By Frank Tobe, Editor and Publisher, The Robot Report
There is serious momentum in robotics these days evidenced by recent news from Apple, Amazon and Google:
- Apple announced that they were investing $10.5 billion in supply chain robots and automation equipment and recently confirmed their acquisition of PrimeSense for $350 million (PrimeSense is the developer of the Kinnect 3D system used by MS Xbox).
- Amazon, in a CBS 60 Minutes piece which aired last Sunday, displayed a new concept delivery system using an octocopter. Remember that in 2012 Amazon spent $750 million to acquire Kiva Systems, the robot technology enabling robotically-delivered goods to a picker/packer.
- And now Google has set up a robotics division headed by the man behind the Android operating system, Andy Rubin. In Rubin’s first six months he has acquired seven robotic companies to jump start his new operation.
- UPDATE 12-14-13: Google confirms its eighth acquisition: Boston Dynamics. The new acquisition is an engineering company that specializes in building dynamic robots and software for human simulation. The acquisition adds 80+ technicians, engineers and scientists to the new Google Robots Division talent pool – plus a new location.
What’s it all mean?
First, some details.
|Andy Rubin and Meka robot.|
- From a NY Times article by John Markoff interviewing Google’s Andy Rubin:
- Google acquired 7 tech companies in the last 6 months. Schaft, a Japanese start-up developing a humanoid robot; Industrial Perception, a Silicon Valley start-up that developed a computer vision system for loading and unloading trucks; Meka Robotics, a robot developer for academia; Redwood Robotics, a start-up intended to compete with the Baxter robot (and others) entering the small and medium-sized shop and factory marketplace; Bot & Dolly, a maker of robotic camera systems used for special effects such as in the movie “Gravity;” Autofuss, a design and marketing firm and a partner in Bot & Dolly; and Holomni, a maker of powered caster modules for omnidirectional vehicles.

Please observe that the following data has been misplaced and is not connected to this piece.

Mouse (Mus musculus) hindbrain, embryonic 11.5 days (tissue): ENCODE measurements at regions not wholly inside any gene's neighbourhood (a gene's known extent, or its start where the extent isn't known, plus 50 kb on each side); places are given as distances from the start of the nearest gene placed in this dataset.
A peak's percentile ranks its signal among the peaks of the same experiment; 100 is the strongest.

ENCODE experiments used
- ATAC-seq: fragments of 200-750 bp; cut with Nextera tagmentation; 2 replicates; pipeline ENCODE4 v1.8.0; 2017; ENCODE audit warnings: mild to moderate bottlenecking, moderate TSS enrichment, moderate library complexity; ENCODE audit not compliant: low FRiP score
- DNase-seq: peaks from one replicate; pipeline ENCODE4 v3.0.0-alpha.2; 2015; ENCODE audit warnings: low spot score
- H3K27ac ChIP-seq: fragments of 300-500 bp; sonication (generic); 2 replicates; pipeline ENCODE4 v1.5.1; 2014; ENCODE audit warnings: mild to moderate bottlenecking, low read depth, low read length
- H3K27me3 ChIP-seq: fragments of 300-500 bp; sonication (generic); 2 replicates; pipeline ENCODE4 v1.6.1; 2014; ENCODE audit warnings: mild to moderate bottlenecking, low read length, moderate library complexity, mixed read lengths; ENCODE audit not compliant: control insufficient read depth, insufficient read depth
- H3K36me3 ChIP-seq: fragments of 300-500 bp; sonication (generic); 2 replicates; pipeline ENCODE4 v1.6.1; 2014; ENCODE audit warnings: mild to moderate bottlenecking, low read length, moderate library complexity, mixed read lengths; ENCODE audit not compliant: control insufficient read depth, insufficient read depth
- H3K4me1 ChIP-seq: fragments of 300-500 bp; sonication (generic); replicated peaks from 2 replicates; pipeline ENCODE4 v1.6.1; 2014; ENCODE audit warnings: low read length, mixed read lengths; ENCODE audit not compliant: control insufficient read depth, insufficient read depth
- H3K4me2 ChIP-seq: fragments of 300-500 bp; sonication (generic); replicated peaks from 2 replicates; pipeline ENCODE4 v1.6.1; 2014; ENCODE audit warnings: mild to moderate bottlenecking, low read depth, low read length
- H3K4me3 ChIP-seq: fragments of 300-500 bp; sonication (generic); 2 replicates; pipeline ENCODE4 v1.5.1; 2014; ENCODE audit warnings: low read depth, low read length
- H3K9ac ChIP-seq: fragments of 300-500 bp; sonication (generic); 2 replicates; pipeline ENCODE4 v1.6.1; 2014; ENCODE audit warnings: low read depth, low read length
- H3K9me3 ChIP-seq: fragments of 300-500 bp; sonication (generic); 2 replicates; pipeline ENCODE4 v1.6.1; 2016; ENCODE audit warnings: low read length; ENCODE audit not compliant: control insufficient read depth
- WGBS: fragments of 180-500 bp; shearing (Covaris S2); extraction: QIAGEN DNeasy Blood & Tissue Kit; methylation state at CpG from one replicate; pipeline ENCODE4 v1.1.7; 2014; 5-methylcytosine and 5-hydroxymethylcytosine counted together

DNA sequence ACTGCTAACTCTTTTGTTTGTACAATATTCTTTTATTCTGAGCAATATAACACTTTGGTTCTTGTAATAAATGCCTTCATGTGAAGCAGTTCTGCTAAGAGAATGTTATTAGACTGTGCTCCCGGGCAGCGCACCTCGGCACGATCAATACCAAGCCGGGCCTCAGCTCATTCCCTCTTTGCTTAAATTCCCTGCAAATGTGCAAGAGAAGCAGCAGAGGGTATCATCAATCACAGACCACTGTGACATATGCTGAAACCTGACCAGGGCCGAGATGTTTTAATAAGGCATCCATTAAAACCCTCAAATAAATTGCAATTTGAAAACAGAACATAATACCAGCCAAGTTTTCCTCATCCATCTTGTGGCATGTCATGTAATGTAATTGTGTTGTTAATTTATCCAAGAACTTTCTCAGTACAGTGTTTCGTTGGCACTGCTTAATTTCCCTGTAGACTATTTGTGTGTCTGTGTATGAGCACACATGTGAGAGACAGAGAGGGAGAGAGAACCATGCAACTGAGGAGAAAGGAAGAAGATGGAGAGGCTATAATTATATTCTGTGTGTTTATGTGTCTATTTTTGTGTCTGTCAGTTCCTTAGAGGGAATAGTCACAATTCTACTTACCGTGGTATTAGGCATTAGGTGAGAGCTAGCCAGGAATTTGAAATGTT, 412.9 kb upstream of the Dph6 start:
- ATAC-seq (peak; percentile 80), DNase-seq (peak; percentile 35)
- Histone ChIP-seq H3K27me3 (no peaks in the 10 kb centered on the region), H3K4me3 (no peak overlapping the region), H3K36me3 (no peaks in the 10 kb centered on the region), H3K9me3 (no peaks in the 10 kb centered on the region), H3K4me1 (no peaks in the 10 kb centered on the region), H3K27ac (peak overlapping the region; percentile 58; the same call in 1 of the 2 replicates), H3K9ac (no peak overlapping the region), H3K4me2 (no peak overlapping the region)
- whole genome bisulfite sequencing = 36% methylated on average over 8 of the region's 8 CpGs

- Although Google won’t disclose their plans, the article suggests that the company’s initial market will be in manufacturing, e.g., electronics assembly which is mostly done by hand. “Manufacturing and logistics markets not being served by today’s robotic technologies are clear opportunity markets,” said Rubin.
- The article suggests that the new Google robots will be able to automate any or all of the processes from the supply chain to the distribution channels to the consumer’s front door thereby creating a massive opportunity.
- Google is already experimenting with urban deliveries including making home deliveries for companies like Target, Walgreens and others.
- According to Markoff, “Mr. Rubin said he had pondered the possibility of a commercial effort in robotics for more than a decade. He has only recently come to think that a range of technologies have matured to the point where new kinds of automated systems can be commercialized.”
- From The SFGate Tech Chronicles by James Temple:
- Google is transforming itself in many ways including its new robotics division. Its constantly transforming its search engine into a sophisticated learning machine using artificial intelligence tools. Some of that AI talent is moving over to the new Robotics Division.